The article compares the performance of three Extended Producer Responsibility (EPR) systems for tyres and discusses the respective policy context that leads to these results. It aims to give insight into the varied implementation of EPR policy through the presentation of case studies. The EPR systems for tyres in Belgium, Italy and the Netherlands are described and common success factors as well as weaknesses are examined. The systems mainly differ in respect of scope and targets for material and energy recovery. The presented case studies assign physical (through a take-back obligation) as well as financial (through an advanced disposal fee) responsibility to the producers. EPR for tyres has been found to reduce flytipping and illegal stockpiling of tyres; increase resource efficiency by increased recycling; and move waste tyre management up the waste hierarchy. It is found that best results for recycling are achieved, if the legislation sets quantitative targets and clearly defines waste status of tyres to maximise local reuse/retread. It is argued however, that recycling is favourable over reuse/retread in the case of waste tyres. The case studies show that an EPR system is no guarantee for waste treatment in the most environmentally sound way. An EPR system will only achieve its objectives if properly designed, implemented and enforced. If legislation allows, Producer Responsibility Organisations will find the cheapest, not the environmentally most favourable, solution for waste management.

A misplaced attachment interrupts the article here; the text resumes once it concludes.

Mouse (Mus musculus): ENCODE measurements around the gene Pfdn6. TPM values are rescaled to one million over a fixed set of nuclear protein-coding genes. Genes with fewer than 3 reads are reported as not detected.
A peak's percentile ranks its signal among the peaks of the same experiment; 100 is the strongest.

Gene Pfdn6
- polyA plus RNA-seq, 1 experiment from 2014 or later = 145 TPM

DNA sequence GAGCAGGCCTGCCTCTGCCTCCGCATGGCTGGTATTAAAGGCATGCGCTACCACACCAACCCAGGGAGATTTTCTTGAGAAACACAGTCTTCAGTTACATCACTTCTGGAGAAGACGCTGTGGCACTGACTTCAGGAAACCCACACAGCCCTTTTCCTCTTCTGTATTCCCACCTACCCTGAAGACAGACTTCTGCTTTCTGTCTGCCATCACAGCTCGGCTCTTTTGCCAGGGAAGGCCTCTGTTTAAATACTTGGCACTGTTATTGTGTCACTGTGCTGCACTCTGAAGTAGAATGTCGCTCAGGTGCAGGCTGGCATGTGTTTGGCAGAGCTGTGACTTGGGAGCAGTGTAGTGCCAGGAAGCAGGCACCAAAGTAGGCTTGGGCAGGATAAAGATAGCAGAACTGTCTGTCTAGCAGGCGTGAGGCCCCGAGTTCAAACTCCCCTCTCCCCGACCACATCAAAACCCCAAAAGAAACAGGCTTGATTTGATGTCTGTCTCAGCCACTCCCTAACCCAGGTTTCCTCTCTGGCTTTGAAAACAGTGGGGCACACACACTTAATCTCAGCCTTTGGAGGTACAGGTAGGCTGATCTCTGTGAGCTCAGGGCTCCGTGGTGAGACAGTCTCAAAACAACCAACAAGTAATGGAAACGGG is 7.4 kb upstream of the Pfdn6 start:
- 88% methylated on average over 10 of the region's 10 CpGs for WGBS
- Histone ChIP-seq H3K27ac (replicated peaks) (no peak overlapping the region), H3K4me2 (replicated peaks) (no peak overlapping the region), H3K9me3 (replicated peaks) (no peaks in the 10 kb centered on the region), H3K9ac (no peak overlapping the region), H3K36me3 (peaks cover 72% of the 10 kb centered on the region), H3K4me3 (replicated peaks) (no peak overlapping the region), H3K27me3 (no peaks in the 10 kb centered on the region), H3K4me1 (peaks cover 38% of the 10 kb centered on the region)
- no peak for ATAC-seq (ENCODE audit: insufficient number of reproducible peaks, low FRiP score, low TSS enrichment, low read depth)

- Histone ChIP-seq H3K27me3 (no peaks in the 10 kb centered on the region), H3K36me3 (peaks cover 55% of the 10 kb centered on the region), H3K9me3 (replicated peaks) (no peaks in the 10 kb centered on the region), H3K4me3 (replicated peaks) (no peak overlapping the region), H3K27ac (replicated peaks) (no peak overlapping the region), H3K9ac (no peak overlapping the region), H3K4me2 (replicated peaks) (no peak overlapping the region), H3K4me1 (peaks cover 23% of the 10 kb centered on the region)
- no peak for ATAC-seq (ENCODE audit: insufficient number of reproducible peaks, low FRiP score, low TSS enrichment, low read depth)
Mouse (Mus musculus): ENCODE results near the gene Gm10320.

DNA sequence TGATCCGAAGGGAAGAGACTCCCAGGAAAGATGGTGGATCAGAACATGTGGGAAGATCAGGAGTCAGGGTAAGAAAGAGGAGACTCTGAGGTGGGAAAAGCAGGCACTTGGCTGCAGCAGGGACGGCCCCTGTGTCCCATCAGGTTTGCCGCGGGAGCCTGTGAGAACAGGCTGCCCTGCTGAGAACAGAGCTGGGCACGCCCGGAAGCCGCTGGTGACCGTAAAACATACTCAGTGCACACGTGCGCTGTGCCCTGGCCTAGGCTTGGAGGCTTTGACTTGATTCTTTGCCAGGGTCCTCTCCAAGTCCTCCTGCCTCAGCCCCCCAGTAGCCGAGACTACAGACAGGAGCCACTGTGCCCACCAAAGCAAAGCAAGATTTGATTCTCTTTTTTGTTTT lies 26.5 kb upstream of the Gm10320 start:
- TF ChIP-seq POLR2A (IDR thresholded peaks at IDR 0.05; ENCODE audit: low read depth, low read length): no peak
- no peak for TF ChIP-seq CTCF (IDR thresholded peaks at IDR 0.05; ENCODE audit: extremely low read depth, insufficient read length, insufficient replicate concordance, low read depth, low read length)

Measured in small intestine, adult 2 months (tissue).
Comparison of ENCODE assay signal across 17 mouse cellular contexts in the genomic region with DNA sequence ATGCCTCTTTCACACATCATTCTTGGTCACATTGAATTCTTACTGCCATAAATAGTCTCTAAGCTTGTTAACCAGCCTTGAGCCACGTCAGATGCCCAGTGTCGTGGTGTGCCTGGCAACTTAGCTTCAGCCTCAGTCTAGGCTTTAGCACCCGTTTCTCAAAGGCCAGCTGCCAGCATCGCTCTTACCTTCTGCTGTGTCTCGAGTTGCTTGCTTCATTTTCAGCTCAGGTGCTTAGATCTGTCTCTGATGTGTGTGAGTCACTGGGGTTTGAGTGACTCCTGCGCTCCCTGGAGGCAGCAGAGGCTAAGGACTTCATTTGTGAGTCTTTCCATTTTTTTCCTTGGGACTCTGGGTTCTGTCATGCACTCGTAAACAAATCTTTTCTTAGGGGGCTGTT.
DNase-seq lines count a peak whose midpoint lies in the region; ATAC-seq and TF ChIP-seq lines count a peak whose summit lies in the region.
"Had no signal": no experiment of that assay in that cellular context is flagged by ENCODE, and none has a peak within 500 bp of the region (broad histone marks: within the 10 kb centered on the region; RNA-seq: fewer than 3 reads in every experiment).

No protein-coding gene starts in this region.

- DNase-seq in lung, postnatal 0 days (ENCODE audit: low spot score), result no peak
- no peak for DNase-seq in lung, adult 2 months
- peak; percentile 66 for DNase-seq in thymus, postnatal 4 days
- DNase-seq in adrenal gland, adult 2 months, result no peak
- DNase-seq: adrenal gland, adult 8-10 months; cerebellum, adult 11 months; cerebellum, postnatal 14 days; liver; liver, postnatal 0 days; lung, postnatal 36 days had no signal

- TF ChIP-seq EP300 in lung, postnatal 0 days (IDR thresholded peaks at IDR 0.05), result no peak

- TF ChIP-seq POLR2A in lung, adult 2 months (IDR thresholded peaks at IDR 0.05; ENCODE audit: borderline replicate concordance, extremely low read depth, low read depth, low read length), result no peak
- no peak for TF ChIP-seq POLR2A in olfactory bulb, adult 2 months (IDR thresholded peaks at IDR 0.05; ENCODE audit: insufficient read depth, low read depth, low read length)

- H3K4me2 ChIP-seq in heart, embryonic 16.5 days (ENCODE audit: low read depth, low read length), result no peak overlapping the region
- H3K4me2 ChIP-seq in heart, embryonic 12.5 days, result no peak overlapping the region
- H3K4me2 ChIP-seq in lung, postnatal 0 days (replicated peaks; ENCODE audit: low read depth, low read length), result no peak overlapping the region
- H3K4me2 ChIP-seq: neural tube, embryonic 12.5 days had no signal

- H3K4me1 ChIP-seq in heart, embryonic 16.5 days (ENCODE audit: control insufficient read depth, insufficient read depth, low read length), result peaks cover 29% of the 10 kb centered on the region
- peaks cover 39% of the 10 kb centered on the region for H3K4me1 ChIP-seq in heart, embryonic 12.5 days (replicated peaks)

- extended producer responsibility
- waste tyres
- waste policy